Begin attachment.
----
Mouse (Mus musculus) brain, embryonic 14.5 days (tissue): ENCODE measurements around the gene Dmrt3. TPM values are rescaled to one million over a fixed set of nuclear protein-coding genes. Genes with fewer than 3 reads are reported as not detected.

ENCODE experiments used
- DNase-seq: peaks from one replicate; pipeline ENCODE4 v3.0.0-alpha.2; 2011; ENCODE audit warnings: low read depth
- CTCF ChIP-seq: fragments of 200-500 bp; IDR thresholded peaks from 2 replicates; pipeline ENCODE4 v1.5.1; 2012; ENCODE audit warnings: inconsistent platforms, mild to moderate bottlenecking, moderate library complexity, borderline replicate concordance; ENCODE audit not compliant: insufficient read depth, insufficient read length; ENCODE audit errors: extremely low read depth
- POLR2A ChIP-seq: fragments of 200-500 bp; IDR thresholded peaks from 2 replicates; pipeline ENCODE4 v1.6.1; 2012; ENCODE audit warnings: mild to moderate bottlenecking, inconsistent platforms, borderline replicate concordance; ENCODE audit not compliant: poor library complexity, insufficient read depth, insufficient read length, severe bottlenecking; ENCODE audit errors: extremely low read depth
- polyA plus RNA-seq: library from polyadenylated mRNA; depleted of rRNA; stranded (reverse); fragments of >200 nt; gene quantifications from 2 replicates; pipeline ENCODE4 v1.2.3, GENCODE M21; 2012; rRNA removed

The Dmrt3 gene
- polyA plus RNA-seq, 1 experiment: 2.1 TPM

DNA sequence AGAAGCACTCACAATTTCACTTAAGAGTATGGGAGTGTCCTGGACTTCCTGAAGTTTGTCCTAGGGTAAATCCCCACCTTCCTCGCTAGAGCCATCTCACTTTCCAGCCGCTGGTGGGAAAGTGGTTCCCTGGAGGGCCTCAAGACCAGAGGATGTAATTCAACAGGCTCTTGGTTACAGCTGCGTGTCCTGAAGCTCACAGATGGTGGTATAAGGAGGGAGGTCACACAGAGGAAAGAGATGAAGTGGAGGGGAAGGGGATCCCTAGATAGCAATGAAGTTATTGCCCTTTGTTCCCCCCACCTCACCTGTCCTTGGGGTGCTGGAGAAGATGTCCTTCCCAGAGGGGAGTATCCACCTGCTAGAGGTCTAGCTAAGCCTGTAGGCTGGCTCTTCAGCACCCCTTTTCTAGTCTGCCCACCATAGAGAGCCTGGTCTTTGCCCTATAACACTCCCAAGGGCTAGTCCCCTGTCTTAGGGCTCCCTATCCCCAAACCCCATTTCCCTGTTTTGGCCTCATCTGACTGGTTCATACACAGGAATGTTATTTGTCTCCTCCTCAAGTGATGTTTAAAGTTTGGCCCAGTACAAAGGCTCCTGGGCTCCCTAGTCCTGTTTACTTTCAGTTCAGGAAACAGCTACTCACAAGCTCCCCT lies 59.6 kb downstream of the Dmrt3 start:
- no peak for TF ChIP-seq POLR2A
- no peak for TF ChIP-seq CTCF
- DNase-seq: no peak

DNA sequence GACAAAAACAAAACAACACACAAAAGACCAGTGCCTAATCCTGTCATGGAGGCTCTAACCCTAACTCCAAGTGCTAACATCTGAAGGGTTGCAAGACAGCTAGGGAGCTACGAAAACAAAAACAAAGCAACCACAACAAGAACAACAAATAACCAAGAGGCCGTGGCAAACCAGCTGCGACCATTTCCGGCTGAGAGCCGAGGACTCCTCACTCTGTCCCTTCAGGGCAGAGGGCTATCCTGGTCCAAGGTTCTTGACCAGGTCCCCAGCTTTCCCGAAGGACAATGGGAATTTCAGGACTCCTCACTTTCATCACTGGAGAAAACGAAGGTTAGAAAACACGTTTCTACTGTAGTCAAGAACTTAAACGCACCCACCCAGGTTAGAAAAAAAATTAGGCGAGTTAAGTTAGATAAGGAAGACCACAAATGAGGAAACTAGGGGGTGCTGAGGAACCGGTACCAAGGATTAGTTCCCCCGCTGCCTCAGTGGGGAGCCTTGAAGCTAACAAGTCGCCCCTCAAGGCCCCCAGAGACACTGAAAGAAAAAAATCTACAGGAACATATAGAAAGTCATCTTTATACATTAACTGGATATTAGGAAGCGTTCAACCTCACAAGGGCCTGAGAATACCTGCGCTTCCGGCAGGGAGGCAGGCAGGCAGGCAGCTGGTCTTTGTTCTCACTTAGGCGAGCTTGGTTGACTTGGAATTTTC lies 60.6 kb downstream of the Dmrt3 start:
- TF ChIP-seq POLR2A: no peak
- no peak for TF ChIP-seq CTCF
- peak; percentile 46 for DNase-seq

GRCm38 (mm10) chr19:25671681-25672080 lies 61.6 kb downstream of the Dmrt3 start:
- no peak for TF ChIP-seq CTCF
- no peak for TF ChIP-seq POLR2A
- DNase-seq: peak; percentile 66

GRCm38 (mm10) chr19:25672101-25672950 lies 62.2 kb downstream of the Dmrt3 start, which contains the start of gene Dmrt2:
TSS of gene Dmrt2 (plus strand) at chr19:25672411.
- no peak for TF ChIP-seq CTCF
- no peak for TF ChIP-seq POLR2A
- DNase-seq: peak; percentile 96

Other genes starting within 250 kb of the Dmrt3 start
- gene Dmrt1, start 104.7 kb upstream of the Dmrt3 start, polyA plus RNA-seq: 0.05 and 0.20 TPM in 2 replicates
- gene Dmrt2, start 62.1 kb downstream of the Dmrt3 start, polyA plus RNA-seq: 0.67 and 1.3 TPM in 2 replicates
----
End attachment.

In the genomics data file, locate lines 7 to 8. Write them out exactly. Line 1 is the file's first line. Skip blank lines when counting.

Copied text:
The Dmrt3 gene
- polyA plus RNA-seq, 1 experiment: 2.1 TPM